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Lack of seasonal workers and virus explosion in slaughterhouses, rising vegetable prices, climate crisis – all these things demonstrate what has actually been obvious for decades: our food system is highly productive and (at least for the rich inhabitants of planet earth) guarantees an unprecedented rich and steady food supply ... but it is not resilient.
The industrially structured agricultural sector relies utterly on crutches: for example, without artificial nitrogen fertilisers, which are produced with high energy input, the high yields would be unthinkable, even with sufficient water supply. The same applies to soya beans that are produced on land that was previously a tropical rainforest or South American savannah (pampa). Without them, our massive animal husbandry would not be possible. Chemical synthetic pesticides are also an indispensable part of agriculture and it is called ‘conventional’ just because it has become the norm worldwide.
Not a single square metre of conventional farmland produces harvest that has not been treated with pesticides against weeds, fungi, insects, etc. In animal husbandry, the use of antibiotics is similarly trivial, i.e. it is not the exception for sick animals but rather the norm in a sick system. These crutches are not only expensive and – especially in the case of synthetic nitrogen – very energy-intensive. They also cause collateral damage, some of which even calls into question the very foundation of agricultural production.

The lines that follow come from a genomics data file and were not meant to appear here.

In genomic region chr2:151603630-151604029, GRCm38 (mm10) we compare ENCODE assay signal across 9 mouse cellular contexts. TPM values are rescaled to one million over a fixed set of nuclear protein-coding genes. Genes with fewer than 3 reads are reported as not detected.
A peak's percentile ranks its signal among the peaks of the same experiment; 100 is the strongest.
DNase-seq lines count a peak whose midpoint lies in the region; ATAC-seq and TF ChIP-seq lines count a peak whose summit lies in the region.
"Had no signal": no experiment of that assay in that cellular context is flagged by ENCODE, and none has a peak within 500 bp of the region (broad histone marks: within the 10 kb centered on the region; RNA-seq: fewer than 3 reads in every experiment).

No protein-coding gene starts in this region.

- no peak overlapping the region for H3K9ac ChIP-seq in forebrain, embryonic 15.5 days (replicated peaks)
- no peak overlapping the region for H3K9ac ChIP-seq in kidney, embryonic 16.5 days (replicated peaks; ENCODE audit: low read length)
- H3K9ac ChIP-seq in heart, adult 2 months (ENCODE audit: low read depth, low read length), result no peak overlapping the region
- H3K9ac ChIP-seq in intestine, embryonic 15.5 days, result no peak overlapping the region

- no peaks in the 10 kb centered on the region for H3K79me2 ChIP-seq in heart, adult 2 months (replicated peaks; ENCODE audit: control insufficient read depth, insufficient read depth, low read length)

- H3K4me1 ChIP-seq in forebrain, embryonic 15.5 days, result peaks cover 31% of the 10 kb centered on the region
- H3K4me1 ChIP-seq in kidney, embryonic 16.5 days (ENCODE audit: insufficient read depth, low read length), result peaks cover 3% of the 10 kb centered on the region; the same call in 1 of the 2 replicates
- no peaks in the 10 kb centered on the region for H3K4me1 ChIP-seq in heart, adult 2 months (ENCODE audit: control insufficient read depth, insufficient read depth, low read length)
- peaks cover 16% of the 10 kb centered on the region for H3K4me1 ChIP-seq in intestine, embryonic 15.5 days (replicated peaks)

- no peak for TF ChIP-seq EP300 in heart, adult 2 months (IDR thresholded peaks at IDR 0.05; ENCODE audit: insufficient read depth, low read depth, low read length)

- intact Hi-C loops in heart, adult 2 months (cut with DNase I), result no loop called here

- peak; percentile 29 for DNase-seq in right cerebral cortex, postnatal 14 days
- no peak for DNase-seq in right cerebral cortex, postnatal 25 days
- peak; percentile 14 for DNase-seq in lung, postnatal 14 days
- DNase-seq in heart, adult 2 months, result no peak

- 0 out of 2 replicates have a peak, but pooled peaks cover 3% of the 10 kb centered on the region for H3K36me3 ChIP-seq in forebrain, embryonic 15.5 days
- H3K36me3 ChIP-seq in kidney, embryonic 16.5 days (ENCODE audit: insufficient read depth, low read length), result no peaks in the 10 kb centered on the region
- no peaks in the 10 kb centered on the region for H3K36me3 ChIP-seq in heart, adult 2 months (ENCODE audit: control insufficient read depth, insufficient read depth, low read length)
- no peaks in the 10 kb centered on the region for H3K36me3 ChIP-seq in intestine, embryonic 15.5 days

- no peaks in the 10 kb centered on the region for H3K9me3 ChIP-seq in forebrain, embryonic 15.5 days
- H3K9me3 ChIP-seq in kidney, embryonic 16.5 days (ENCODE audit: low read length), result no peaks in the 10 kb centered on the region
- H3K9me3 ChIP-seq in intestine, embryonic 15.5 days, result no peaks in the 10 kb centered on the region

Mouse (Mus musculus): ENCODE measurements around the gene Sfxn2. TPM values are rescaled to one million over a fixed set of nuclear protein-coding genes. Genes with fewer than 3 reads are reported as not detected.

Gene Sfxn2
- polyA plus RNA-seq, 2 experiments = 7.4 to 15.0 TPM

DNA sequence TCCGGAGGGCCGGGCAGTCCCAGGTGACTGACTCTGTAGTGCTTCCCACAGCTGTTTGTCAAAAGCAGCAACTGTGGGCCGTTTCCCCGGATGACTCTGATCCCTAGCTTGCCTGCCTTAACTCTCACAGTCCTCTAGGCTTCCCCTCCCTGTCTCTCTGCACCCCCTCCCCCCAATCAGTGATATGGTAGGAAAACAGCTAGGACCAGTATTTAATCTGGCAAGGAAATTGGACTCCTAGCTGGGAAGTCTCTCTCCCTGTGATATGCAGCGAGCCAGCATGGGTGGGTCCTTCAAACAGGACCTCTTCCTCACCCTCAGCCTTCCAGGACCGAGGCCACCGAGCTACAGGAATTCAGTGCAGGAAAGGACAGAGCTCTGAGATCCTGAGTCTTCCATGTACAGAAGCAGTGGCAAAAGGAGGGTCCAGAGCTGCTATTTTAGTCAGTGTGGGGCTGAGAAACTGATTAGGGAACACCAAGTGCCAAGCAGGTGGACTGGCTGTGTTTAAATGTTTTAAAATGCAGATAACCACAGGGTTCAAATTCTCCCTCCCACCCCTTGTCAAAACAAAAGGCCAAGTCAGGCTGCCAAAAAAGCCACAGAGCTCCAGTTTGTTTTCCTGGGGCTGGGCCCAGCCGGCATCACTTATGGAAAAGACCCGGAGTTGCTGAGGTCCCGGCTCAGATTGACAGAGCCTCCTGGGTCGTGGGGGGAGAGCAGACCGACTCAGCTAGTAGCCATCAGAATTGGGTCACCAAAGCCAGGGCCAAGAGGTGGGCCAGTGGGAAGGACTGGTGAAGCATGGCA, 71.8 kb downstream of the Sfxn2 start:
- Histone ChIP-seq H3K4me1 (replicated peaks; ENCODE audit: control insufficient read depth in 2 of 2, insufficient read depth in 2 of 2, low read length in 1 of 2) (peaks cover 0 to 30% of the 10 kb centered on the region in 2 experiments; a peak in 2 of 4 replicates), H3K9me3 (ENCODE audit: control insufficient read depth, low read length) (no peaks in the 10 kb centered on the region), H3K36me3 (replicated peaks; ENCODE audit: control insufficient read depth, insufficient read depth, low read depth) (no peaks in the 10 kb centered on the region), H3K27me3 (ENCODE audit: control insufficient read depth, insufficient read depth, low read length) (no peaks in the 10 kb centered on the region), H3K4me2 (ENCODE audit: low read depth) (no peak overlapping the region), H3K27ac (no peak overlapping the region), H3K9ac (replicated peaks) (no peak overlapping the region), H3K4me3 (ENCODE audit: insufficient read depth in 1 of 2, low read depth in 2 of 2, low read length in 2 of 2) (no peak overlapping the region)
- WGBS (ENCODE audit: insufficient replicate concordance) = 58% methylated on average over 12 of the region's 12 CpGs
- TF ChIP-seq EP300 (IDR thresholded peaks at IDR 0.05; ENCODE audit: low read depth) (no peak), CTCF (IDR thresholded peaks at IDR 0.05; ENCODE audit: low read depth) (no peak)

It is important to understand that only about 45% of the nitrogen from fertilisers in Germany (worldwide even only 30%) is incorporated into the protein of food plants; a correspondingly high amount remains in the environment. This leads to groundwater pollution, causes ‘death zones’ in river estuaries around the globe and favours natural selection of organisms in ecosystems that prefer to have low levels of nitrogen – all of these effects result in high and increasingly irreversible costs to the general public. The use of pesticides is a major contributor to the decline of species, which, according to the Paris Conference on Biological Diversity, is taking on apocalyptic dimensions similar to those of global climate change – for the latter agriculture and food industry are responsible for about a quarter.